The pitfall of email is that it’s too easy to blurt out a strong reaction by typing in a quick unedited message and sending it irretrievably on its way in the blink of an eye. Also, there’s no tone of voice or facial expression to help interpret where people are coming from.
The advantage of email, though, is that you don’t have to respond to the trigger of your emotions right away —it’s not like you’re on the spot with the person right there in the flesh or on the phone — so you can walk away from an angering post and come back to the interaction after you’ve had time to process your emotions and remind yourself of what it is that you’d like to achieve, what behaviour you’d like to cultivate, what qualities you’d like to exhibit. If you’re interested in true communication (talking with someone and not just at them, actually reaching the other person instead of just winning an argument) you can use that time to figure out what practical tools will help you express yourself skillfully, which is to say effectively, caringly and in a resolution-oriented way.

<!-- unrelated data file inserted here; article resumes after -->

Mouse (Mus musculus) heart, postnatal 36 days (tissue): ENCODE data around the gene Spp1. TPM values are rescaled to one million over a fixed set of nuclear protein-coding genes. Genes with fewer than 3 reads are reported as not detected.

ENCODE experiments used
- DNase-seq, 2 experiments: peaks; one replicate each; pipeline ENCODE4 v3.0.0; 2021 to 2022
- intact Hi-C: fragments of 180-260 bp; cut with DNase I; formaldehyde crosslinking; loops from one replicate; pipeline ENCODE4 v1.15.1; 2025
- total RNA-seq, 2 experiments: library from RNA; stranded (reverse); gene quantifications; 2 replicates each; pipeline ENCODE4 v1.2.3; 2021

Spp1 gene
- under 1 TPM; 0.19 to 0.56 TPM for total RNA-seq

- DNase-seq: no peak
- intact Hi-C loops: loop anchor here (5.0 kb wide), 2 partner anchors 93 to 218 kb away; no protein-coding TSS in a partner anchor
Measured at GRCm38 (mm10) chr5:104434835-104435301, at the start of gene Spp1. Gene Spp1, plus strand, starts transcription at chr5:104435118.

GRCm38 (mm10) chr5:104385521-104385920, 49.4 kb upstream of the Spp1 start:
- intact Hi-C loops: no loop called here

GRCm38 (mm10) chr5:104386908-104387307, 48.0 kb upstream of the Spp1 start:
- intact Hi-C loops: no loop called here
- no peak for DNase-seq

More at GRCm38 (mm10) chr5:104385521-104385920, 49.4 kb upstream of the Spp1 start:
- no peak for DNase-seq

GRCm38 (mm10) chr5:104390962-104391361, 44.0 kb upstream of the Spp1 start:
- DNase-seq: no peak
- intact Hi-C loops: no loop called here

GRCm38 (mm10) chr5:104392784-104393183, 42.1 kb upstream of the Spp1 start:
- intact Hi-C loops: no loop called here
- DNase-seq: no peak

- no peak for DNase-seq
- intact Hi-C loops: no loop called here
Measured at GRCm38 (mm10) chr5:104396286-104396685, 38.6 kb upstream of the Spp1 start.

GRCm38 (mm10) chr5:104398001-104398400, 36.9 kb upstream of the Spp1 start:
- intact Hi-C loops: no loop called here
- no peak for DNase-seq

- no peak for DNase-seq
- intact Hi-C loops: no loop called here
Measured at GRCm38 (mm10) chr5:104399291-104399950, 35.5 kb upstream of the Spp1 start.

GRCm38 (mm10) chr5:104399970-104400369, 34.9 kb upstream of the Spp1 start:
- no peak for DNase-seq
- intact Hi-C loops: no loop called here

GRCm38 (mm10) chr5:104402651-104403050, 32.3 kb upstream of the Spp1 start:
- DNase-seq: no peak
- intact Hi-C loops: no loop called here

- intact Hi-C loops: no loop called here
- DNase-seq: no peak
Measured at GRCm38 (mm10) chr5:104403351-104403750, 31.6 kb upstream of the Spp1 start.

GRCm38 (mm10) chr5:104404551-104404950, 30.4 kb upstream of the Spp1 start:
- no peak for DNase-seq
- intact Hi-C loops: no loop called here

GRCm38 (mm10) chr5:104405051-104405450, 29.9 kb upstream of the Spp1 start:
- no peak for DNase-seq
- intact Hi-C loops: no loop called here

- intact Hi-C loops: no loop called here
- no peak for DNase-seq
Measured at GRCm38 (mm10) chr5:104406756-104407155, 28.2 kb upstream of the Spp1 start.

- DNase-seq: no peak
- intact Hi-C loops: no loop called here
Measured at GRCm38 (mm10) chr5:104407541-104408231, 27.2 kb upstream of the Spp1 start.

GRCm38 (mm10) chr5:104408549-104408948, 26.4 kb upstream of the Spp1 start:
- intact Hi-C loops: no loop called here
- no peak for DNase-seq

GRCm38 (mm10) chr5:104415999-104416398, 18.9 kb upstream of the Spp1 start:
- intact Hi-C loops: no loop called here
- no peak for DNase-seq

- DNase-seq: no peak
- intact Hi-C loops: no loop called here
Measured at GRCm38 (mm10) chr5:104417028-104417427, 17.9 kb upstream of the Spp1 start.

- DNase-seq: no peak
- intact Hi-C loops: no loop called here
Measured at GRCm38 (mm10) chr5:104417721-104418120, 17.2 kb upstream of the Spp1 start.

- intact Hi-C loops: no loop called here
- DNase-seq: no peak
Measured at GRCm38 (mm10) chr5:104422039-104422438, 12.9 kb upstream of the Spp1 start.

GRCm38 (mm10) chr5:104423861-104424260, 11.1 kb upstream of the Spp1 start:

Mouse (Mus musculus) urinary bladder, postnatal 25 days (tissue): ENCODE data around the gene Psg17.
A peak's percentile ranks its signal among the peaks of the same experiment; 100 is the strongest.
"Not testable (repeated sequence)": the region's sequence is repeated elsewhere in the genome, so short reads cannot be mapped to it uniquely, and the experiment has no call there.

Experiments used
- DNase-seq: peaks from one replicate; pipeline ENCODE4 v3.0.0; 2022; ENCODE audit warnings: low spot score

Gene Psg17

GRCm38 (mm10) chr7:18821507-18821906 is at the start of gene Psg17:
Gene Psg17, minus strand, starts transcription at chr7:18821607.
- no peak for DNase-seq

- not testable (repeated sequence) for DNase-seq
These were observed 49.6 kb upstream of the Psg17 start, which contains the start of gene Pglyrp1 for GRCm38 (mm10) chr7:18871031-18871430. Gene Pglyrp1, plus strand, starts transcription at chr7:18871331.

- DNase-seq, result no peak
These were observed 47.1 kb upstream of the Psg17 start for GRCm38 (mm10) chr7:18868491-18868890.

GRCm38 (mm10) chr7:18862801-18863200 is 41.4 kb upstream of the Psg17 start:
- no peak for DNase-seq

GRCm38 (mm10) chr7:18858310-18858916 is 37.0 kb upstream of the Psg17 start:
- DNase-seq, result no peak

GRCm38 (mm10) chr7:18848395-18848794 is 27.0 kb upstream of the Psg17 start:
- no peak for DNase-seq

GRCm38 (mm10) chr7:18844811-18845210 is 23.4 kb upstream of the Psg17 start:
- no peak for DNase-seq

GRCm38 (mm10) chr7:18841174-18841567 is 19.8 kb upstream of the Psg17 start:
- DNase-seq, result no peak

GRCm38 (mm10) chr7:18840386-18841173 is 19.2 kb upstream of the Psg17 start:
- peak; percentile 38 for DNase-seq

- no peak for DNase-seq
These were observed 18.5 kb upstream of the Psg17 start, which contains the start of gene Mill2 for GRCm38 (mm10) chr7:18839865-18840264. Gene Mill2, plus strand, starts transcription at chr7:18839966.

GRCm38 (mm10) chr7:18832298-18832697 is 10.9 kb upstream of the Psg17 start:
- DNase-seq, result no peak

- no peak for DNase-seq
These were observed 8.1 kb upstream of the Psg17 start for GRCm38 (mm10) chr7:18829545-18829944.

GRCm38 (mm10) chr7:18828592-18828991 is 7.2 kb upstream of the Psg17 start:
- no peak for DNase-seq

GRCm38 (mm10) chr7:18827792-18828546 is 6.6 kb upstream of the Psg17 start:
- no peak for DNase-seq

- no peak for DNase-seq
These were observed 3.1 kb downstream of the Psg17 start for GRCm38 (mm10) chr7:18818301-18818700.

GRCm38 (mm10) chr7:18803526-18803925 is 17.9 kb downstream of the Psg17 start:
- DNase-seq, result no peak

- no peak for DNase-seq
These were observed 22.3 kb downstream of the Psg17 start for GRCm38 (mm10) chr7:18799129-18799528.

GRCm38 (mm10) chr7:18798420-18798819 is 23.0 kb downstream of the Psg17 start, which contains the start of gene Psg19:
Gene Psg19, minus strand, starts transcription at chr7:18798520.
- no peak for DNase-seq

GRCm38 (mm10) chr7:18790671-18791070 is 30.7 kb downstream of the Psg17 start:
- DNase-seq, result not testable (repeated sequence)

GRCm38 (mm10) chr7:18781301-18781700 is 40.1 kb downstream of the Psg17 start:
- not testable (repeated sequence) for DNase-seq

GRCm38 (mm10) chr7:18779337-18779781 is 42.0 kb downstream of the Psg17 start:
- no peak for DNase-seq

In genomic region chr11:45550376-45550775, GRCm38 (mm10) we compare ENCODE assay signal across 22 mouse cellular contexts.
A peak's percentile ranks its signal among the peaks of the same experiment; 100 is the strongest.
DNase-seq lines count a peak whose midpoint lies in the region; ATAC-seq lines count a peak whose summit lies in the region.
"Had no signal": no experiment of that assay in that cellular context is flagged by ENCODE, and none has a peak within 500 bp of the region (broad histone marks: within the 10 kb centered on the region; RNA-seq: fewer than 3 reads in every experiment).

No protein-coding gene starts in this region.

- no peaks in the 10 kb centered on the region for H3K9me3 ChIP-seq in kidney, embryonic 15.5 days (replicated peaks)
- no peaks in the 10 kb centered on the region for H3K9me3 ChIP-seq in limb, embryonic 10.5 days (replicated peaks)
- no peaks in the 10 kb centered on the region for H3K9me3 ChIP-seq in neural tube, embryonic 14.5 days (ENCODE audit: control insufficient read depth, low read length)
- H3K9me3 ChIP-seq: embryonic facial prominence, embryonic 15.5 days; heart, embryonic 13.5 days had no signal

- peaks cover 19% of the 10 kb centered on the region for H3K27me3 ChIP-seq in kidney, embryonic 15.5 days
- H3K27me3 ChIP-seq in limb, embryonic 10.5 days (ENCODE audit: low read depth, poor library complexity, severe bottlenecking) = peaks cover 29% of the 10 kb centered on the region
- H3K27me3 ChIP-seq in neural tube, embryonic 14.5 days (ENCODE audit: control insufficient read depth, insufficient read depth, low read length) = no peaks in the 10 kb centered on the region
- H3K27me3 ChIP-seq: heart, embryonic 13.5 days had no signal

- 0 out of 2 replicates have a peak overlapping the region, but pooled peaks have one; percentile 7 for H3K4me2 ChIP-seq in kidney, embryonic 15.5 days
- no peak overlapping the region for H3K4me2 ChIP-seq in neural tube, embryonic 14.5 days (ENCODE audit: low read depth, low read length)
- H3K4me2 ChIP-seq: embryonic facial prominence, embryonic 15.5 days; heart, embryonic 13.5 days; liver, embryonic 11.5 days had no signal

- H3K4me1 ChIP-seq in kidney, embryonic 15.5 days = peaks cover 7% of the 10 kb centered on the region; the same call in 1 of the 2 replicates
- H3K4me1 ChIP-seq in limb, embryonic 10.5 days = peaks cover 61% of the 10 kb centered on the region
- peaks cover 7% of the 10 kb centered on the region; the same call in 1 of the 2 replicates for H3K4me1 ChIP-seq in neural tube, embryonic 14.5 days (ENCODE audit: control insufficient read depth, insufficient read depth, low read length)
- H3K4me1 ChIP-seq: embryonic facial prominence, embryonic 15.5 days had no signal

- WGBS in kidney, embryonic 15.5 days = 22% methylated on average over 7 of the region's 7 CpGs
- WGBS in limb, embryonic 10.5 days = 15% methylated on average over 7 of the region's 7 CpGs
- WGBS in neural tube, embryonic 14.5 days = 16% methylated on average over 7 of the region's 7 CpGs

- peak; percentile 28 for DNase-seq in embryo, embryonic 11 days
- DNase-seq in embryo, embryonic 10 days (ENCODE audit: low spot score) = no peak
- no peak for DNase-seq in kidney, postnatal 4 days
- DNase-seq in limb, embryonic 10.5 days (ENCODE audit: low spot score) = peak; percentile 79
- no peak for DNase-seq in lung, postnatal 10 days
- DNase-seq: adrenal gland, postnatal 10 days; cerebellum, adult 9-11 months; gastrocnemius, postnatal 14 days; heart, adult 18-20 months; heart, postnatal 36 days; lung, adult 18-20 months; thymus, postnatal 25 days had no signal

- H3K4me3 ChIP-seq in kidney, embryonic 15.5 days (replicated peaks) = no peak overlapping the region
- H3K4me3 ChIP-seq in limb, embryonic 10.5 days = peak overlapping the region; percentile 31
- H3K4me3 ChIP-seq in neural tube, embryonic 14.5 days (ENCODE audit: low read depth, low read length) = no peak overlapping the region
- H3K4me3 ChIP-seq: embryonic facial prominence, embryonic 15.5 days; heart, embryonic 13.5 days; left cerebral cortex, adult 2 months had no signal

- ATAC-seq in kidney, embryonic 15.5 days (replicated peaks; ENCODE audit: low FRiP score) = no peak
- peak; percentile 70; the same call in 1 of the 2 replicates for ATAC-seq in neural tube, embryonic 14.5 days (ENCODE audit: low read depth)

By being effective I mean that the other person actually understands what you’re trying to say.
Expressing yourself caringly manifests as avoiding a dismissive, scornful, belligerent, condescending, sarcastic, judgemental (beyond merely dissenting), belittling, abusive, insulting, etc, etc, way of interacting, both in terms of how you choose to think and feel about the other person and in how you choose your words and phrases. It means maintaining respect for the other person’s dignity when you address them directly and when you talk about them to others.
A resolution-oriented approach is one in which you focus on the issue instead of berating the person, and comes from a place of reason and maturity from which you’re willing and able to give everyone the benefit of the doubt, refrain from jumping to conclusions or making assumptions about motives and intentions, recognize that different people use words differently, and take ownership for your part in the dynamics.
There are several resources for finding the tools you might need to manifest that kind of skillfulness. One book on relationship and conflict resolution that I’ve found interesting and useful is After The Honeymoon – How Conflict Can Improve Your Relationship, by Daniel B.Wile; John Wiley & Sons, New York, 1988. It’s marketed towards couples, but the principles can be applied in any dynamic between two people.